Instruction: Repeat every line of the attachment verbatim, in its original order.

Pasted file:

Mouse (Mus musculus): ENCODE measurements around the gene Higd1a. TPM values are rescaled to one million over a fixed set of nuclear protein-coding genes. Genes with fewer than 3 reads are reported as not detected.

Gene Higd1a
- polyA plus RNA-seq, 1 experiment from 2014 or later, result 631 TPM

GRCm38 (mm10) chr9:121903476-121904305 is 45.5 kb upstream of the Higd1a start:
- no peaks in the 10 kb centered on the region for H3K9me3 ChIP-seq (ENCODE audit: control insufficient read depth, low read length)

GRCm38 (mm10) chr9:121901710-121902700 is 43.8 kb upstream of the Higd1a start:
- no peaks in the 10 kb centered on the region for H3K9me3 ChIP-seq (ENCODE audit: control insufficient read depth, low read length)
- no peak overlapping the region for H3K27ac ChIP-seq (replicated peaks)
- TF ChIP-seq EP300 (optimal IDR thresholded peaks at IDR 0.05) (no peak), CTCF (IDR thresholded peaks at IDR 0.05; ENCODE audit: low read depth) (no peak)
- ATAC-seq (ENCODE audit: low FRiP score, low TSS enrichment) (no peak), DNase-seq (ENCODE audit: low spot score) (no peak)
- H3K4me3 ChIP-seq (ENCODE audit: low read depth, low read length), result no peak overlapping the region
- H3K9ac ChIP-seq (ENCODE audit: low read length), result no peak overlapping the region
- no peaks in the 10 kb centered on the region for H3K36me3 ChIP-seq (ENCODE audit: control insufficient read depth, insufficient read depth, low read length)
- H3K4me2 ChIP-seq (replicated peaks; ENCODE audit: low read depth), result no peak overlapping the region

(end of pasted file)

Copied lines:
Mouse (Mus musculus): ENCODE measurements around the gene Higd1a. TPM values are rescaled to one million over a fixed set of nuclear protein-coding genes. Genes with fewer than 3 reads are reported as not detected.

Gene Higd1a
- polyA plus RNA-seq, 1 experiment from 2014 or later, result 631 TPM

GRCm38 (mm10) chr9:121903476-121904305 is 45.5 kb upstream of the Higd1a start:
- no peaks in the 10 kb centered on the region for H3K9me3 ChIP-seq (ENCODE audit: control insufficient read depth, low read length)

GRCm38 (mm10) chr9:121901710-121902700 is 43.8 kb upstream of the Higd1a start:
- no peaks in the 10 kb centered on the region for H3K9me3 ChIP-seq (ENCODE audit: control insufficient read depth, low read length)
- no peak overlapping the region for H3K27ac ChIP-seq (replicated peaks)
- TF ChIP-seq EP300 (optimal IDR thresholded peaks at IDR 0.05) (no peak), CTCF (IDR thresholded peaks at IDR 0.05; ENCODE audit: low read depth) (no peak)
- ATAC-seq (ENCODE audit: low FRiP score, low TSS enrichment) (no peak), DNase-seq (ENCODE audit: low spot score) (no peak)
- H3K4me3 ChIP-seq (ENCODE audit: low read depth, low read length), result no peak overlapping the region
- H3K9ac ChIP-seq (ENCODE audit: low read length), result no peak overlapping the region
- no peaks in the 10 kb centered on the region for H3K36me3 ChIP-seq (ENCODE audit: control insufficient read depth, insufficient read depth, low read length)
- H3K4me2 ChIP-seq (replicated peaks; ENCODE audit: low read depth), result no peak overlapping the region